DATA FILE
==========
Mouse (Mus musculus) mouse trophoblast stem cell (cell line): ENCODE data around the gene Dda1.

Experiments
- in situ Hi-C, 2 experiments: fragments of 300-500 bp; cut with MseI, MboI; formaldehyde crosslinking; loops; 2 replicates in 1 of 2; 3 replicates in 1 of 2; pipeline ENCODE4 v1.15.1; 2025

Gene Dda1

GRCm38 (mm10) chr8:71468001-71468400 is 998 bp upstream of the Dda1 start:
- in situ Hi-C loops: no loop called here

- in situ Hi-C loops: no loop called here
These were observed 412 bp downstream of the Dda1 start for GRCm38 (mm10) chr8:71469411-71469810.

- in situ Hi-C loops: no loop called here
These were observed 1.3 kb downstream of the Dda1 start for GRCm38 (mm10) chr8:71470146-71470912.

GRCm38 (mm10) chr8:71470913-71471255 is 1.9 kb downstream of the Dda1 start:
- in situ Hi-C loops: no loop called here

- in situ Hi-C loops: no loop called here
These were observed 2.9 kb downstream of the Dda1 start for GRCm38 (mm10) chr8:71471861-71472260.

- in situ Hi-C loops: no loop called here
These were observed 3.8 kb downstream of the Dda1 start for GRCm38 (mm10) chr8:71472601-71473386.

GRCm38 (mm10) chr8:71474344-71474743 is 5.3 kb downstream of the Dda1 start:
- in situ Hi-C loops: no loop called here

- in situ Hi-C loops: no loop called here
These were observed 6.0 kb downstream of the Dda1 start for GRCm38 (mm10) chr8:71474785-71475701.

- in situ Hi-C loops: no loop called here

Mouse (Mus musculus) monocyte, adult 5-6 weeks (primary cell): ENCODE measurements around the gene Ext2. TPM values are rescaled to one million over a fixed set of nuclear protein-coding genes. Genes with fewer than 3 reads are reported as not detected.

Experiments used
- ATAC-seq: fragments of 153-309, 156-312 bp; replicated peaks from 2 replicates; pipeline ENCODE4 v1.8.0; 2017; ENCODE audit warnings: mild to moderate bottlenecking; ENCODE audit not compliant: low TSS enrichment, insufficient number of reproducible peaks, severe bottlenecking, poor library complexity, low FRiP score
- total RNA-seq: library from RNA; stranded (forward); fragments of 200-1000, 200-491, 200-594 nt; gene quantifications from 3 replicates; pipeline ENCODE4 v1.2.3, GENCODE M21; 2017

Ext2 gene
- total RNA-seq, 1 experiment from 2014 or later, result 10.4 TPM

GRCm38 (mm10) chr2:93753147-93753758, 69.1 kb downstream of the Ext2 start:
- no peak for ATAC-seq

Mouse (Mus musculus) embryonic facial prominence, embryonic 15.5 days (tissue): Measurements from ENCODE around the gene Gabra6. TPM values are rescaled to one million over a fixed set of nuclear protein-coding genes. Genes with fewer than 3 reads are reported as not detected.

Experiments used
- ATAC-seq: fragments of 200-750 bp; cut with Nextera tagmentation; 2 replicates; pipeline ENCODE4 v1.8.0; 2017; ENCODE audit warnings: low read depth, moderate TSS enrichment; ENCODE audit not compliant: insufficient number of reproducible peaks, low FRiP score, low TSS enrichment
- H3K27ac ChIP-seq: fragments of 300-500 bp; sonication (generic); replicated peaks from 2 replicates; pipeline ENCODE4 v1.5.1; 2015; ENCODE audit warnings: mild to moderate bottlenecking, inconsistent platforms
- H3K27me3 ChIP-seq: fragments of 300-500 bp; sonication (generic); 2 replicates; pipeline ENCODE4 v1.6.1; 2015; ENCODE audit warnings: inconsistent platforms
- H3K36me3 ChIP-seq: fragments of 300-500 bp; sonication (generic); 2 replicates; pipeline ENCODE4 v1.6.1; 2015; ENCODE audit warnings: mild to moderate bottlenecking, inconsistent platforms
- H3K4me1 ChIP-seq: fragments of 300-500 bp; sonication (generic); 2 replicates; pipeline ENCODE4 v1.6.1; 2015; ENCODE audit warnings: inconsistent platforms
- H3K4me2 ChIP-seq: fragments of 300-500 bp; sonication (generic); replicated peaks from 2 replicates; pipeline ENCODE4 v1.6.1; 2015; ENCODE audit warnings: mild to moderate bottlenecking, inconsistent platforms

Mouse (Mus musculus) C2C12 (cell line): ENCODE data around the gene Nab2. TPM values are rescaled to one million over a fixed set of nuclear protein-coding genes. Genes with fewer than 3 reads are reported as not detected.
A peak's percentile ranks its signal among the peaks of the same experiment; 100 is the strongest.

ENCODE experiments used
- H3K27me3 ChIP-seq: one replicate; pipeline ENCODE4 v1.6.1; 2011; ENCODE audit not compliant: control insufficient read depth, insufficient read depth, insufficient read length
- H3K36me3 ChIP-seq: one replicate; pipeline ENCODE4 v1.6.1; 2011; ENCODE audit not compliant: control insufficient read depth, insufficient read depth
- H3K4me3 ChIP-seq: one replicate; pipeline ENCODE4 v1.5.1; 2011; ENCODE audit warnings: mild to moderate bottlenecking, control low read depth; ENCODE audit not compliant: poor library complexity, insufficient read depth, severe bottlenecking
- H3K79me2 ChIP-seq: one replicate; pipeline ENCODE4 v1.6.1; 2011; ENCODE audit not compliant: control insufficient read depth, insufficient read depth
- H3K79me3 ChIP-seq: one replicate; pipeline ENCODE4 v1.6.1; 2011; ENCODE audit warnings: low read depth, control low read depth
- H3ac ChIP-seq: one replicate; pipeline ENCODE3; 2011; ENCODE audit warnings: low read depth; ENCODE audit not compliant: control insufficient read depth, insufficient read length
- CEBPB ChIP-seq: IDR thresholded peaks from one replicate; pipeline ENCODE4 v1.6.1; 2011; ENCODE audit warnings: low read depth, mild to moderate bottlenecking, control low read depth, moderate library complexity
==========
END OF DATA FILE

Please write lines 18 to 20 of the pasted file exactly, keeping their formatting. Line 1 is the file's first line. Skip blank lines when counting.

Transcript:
- in situ Hi-C loops: no loop called here

- in situ Hi-C loops: no loop called here
These were observed 6.0 kb downstream of the Dda1 start for GRCm38 (mm10) chr8:71474785-71475701.